The Electric Kingdom by David Arnold
When the catastrophic Fly Flu leaves the world in shambles, few survivors remain. Among the remaining, is eighteen-year-old Nico and her father in an old farmhouse in rural Northern New Hampshire. As Nico’s father’s mental state declines, he sends her and her dog Harry on a journey through the woods to Manchester to find and open a mythical portal. Nearby the farmhouse is someone known only as “the Deliverer” who has lived Life after Life in pursuit of changing the course of events that led to now. In another town, twelve-year-old Kit is raised in an abandoned cinema, having only known the world after the flies. As Nico sets out on her journey, the lives of the three intersect in unexpected ways.
The Electric Kingdom is told in the third person from three unique perspectives: Nico, a teenager traveling alone in the woods with her dog Harry, Kit, a twelve-year-old who has only ever known a time after the flies, and the elusive Deliverer. It imagines a rural post-apocalyptic New Hampshire as a stark and dangerous place. The few remaining are constantly tested by the elements, risk of starvation and dehydration, and large swarms of Flu Flies, carnivorous insects that consume all flesh they come across. But by the same merit, it highlights the intrinsic beauty of a quiet world where simple pleasures like a good book or a comforting meal are all one needs.
Originally I wanted to read The Electric Kingdom because it was compared to Station Eleven, a favorite of mine. While this is an accurate comparison, I feel like it does not do The Electric Kingdom justice. The Electric Kingdom is a character-driven novel that celebrates the human need for interpersonal relationships and the struggle to survive in a broken world. It has just the right amount of science fiction, carefully mixed with atmospheric winter scenery. At first, I found the science fiction/fantasy elements a bit frustrating and bizarre. But after a bit, they seamlessly integrate into the narrative until they delicately wrap the story in a neat bow. I will be haunted by the ending of The Electric Kingdom long after finishing the book.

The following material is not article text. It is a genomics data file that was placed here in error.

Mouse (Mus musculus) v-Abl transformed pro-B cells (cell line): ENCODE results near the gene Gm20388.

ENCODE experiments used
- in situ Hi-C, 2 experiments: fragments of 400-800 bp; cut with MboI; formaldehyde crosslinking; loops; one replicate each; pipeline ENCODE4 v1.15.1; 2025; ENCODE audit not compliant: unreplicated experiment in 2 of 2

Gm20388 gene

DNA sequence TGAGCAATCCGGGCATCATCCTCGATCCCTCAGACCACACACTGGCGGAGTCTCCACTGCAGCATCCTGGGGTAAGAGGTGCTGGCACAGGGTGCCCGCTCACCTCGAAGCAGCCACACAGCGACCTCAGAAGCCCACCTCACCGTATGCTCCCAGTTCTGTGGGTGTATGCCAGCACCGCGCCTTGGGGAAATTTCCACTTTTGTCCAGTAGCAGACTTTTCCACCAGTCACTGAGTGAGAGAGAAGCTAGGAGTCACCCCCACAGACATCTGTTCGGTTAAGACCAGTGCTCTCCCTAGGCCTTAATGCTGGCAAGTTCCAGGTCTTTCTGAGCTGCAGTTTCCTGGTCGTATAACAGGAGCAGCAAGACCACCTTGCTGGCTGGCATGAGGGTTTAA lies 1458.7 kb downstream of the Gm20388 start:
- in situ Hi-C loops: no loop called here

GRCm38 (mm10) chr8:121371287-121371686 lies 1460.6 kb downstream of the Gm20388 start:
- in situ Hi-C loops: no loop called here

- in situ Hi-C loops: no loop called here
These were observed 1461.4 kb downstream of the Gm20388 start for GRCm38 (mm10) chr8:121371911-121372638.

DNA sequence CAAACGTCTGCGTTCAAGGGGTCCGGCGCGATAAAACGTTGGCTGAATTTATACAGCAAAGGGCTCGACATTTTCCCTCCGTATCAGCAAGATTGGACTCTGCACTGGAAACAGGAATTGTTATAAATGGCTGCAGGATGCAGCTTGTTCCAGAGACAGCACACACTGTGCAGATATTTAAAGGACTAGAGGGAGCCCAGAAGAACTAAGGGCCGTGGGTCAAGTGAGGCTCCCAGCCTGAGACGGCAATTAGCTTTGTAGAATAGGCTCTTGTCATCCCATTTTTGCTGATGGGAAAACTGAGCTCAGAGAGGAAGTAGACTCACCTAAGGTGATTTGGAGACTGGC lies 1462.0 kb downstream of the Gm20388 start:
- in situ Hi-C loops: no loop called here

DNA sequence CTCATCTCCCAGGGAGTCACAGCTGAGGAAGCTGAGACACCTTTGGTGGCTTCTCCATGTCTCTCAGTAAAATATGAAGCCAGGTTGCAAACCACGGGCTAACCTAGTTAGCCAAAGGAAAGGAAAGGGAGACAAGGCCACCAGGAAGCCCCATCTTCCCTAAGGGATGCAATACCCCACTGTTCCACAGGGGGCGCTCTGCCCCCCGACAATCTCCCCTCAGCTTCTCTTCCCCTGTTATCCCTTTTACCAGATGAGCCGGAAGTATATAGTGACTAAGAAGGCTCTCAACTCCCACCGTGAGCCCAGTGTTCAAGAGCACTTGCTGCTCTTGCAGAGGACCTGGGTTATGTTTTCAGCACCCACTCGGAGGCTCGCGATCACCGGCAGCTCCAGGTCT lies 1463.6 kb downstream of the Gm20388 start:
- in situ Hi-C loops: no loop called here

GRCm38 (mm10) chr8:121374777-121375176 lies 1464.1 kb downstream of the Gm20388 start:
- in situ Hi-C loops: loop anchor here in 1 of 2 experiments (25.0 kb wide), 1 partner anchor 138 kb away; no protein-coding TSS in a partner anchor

I highly recommend The Electric Kingdom for fans of realistic science fiction, especially apocalyptic and post-apocalyptic fiction.
Thank you to BookishFirst and Penguin Teen for the review copy! All opinions are my own.
Synopsis from Goodreads
When a deadly Fly Flu sweeps the globe, it leaves a shell of the world that once was. Among the survivors are eighteen-year-old Nico and her dog, on a voyage devised by Nico’s father to find a mythical portal; a young artist named Kit, raised in an old abandoned cinema; and the enigmatic Deliverer, who lives Life after Life in an attempt to put the world back together. As swarms of infected Flies roam the earth, these few survivors navigate the woods of post-apocalyptic New England, meeting others along the way, each on their own quest to find life and light in a world gone dark. The Electric Kingdom is a sweeping exploration of love, art, storytelling, eternal life, and above all, a testament to the notion that even in an exterminated world, one person might find beauty in another.
About the Author
David Arnold lives in Lexington, Kentucky, with his (lovely) wife and (inquisitive) son. He is the New York Times bestselling author of Mosquitoland, Kids of Appetite, & The Strange Fascinations of Noah Hypnotik, which has been optioned for film by Paramount. His upcoming post-apocalyptic novel, The Electric Kingdom, will be out in 2021. His books have been translated into over a dozen languages.
Learn more at davidarnoldbooks.com and follow him on Instagram @iamdavidarnold and Twitter @roofbeam.